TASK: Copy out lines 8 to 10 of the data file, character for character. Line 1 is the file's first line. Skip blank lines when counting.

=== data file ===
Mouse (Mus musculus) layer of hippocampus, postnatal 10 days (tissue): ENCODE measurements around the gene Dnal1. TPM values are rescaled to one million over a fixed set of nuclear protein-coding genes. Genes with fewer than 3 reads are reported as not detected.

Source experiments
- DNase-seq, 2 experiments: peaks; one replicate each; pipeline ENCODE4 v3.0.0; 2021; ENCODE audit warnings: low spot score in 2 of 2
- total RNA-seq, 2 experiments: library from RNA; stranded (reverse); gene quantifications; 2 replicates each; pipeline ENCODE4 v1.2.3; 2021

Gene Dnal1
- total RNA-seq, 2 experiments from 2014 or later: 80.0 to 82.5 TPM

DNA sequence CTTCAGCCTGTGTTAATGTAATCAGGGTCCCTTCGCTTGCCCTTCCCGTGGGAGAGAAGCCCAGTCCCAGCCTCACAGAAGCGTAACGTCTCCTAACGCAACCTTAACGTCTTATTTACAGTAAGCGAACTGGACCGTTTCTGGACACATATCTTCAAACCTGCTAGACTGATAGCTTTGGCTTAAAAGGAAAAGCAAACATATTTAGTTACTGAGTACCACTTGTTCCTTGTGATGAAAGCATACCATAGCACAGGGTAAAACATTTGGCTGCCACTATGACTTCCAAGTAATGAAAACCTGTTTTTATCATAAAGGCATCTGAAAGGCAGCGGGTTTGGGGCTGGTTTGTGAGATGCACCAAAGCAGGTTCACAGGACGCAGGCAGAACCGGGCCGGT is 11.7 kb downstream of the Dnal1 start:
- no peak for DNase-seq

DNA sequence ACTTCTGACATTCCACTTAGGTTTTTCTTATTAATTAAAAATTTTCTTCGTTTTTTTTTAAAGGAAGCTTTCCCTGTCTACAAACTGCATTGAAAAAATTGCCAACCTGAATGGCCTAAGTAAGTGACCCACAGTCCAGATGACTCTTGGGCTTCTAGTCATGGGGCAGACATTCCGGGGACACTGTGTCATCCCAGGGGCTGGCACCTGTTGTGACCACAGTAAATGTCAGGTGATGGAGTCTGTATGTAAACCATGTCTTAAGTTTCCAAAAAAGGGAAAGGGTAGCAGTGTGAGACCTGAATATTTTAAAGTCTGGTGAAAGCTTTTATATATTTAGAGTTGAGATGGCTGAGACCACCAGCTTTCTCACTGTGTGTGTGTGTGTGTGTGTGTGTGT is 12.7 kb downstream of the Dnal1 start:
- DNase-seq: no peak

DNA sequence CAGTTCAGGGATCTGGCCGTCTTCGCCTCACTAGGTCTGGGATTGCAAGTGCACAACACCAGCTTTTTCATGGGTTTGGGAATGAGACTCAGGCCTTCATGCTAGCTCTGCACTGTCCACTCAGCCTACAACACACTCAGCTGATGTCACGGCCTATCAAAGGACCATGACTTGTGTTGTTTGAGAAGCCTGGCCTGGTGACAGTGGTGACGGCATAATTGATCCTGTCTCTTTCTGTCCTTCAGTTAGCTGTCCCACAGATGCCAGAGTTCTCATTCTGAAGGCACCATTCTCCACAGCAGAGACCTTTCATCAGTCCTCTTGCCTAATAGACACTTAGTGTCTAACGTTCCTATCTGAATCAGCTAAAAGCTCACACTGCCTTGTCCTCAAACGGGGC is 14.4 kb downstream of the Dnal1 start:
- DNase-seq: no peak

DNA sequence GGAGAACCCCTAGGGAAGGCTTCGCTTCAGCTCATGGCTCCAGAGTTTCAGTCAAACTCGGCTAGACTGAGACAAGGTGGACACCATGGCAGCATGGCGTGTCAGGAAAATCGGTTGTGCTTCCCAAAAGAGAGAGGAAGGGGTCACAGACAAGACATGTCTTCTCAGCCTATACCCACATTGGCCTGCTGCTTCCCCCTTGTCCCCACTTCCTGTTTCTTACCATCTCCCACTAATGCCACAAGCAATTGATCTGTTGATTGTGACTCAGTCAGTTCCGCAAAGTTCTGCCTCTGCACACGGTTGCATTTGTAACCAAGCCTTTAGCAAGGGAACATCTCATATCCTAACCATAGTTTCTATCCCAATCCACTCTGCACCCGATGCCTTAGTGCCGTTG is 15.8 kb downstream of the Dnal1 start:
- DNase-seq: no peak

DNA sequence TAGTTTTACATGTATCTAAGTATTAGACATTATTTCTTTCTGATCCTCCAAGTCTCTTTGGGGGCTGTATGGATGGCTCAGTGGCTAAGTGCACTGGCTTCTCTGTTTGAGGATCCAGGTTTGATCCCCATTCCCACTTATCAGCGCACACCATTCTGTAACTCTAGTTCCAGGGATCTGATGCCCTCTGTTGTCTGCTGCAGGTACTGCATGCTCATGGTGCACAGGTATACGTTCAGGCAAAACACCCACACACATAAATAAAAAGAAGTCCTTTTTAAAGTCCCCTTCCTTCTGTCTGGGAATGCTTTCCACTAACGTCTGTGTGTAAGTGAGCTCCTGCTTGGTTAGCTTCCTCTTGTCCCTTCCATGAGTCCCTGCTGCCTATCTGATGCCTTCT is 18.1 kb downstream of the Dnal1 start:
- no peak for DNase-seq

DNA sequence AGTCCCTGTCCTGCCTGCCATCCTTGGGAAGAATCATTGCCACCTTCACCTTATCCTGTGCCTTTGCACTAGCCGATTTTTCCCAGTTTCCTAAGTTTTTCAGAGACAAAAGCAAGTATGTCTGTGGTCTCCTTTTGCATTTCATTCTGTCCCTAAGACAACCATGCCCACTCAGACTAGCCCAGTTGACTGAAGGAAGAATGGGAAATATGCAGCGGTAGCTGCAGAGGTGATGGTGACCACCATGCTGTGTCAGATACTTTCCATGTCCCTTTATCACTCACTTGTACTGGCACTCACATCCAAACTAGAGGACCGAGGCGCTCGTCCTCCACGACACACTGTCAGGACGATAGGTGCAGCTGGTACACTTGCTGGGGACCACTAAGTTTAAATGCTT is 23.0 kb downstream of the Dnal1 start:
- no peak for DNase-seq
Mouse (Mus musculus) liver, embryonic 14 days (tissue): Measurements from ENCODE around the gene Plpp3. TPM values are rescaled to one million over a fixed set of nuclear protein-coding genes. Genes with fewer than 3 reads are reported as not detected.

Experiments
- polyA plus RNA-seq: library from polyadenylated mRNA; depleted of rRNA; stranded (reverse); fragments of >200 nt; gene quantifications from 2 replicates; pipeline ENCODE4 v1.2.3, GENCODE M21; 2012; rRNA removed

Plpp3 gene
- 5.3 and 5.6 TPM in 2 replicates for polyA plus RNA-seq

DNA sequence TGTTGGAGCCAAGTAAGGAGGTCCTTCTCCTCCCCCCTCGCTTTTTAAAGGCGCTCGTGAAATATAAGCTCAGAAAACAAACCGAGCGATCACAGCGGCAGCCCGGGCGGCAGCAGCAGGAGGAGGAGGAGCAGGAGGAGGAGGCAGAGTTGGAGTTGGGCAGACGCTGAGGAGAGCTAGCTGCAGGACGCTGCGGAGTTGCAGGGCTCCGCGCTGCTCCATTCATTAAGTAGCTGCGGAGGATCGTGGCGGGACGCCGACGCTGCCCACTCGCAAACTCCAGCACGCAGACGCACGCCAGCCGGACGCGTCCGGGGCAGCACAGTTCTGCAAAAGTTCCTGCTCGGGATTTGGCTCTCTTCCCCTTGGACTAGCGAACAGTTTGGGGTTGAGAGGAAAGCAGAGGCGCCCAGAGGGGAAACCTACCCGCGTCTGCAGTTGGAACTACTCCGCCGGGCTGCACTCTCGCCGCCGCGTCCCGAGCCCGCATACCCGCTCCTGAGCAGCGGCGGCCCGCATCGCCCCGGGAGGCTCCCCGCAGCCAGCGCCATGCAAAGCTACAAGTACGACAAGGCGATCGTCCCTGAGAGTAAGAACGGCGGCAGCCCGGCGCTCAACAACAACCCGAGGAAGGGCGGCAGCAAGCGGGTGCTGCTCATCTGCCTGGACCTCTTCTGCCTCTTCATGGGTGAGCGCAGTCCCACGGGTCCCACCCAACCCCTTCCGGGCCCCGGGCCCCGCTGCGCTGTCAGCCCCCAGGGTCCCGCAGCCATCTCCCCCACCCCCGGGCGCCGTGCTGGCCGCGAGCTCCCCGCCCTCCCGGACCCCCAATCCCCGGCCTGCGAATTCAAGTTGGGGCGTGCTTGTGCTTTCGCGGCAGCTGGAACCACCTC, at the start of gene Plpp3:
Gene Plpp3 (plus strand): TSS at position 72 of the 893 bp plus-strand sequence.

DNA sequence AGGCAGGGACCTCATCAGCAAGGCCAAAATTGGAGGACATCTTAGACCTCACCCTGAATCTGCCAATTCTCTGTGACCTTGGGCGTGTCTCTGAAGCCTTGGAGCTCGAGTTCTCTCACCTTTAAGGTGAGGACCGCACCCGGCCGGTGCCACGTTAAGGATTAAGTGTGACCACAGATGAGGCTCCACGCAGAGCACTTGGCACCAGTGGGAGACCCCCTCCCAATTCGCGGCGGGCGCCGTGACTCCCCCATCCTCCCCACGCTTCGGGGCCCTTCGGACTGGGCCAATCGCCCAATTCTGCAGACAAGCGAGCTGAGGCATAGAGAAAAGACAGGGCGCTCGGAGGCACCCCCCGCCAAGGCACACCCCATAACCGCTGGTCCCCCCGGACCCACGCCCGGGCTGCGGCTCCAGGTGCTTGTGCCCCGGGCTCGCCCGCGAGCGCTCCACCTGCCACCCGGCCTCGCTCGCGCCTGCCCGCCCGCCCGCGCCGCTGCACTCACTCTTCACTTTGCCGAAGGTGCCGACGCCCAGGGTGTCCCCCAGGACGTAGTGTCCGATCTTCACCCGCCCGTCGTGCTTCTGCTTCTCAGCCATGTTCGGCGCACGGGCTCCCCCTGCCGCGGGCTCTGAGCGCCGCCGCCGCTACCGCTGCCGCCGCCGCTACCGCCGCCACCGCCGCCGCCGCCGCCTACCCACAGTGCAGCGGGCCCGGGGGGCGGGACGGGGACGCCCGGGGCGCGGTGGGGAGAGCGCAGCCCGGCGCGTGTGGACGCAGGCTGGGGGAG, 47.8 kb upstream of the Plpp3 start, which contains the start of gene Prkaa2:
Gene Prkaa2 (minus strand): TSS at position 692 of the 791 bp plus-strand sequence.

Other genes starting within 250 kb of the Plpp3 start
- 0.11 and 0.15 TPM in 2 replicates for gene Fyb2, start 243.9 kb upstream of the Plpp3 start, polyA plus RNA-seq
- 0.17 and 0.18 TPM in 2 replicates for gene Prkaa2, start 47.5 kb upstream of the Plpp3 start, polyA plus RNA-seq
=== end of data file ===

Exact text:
- no peak for DNase-seq

DNA sequence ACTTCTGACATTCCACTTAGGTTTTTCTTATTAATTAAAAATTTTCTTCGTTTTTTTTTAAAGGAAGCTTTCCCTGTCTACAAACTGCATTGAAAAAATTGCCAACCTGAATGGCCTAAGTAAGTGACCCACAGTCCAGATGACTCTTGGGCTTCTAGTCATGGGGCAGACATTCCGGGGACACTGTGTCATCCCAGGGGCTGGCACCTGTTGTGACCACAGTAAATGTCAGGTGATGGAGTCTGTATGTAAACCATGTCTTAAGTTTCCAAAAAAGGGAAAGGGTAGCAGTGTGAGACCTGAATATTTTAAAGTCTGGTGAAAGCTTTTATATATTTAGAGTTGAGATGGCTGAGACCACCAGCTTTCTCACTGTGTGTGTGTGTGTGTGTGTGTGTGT is 12.7 kb downstream of the Dnal1 start:
- DNase-seq: no peak